Royalex 2.0?

Esquif promises tougher, lighter canoes

A canoeist portages around a rapids along railroad tracks on Ontario's Agawa River. Photo: Aaron Peterson, originally appearing in the C&K's December 2013 issue with the annotated version of the 'End of the Royalex Canoe' story HERE.

A canoeist portages around a rapids along railroad tracks on Ontario’s Agawa River. Photo: Aaron Peterson, originally appearing in the C&K’s December 2013 issue with the annotated version of the ‘End of the Royalex Canoe’ story HERE.


BY CONOR MIHELL

Last summer, when plastics multinational PolyOne announced it would cease production of Royalex in early 2014, canoeists, canoe manufacturers and outfitters gasped. For 35 years, this durable, no-maintenance laminate of ABS, foam and vinyl—mass-produced in a sole factory in Warsaw, Ind.—was the go-to material for tripping, whitewater and recreational canoes. PolyOne claimed there was no money in Royalex, which is labor-intensive to produce and is exclusively used for canoe construction. The material—innovative for its time but seriously lacking in practical applications—was produced on vintage equipment developed by Uniroyal Tire Company in 1957.

With Royalex comprising the lion’s share of its sales, Quebec-based manufacturer Esquif Canoes knew that PolyOne’s decision would be a death knell were it not to innovate—and fast. Fortunately, owner Jacques Chassé says the company was already experimenting with replacements. Its Taureau creekboat, for instance, is made out of a glossy, single-layer, proprietary polypropylene plastic called T-Form Elite.

The big challenge, however, was introducing a stiffening agent to add structure to the hull of a full-sized tripping canoe—not a problem on the eight-foot-long Taureau. So Chassé added a foam core, sandwiching it between inner and outer layers of ABS plastic. Chassé claims the material is 20 times more abrasion resistant and 10 percent lighter than Royalex, though he’s only produced small samples to date. “We bought the equipment and still have to install it,” says Chassé. “The R and D is done. We will have a canoe in the water at the end of the month [May]. The plan is to be ready to deliver material by the end of September so new boats will be ready to sell in 2015. Next season is safe.”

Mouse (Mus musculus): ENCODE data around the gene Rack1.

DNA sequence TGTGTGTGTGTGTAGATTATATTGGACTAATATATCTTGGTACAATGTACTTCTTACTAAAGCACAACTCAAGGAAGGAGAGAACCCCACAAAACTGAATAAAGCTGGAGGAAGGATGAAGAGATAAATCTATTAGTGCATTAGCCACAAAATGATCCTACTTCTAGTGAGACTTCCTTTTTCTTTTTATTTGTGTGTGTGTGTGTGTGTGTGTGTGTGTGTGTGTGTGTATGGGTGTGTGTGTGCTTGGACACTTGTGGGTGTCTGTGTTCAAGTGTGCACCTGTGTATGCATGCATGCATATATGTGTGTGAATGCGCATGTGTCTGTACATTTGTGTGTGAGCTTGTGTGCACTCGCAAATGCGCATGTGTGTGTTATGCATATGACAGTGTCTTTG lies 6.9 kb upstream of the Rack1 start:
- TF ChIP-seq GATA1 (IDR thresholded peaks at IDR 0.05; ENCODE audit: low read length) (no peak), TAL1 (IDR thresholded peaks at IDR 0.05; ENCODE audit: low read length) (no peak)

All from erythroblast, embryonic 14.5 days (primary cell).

Esquif will produce raw sheets of the material in its Frampton, Quebec headquarters and solicit investment from canoe manufacturers across North America. Besides being tougher and lighter, Chassé says T-Formex can be used with existing ovens and molds to produce the next generation of canoes. “It’s a big investment for just Esquif,” says Chassé, who like most manufacturers, is virtually sold out of Royalex canoes for 2014, “so we’re counting on the trade to follow us.

“We are introducing material we know we know will expand the canoe market,” adds Chassé, who says the T-Formex price-point will be comparable to Royalex and plans to debut it at this summer’s Outdoor Retailer Show in Salt Lake City. “Royalex sales have been shrinking for the last 15 years. Our new material is more durable and lighter. Because of that, we believe numbers will grow.”

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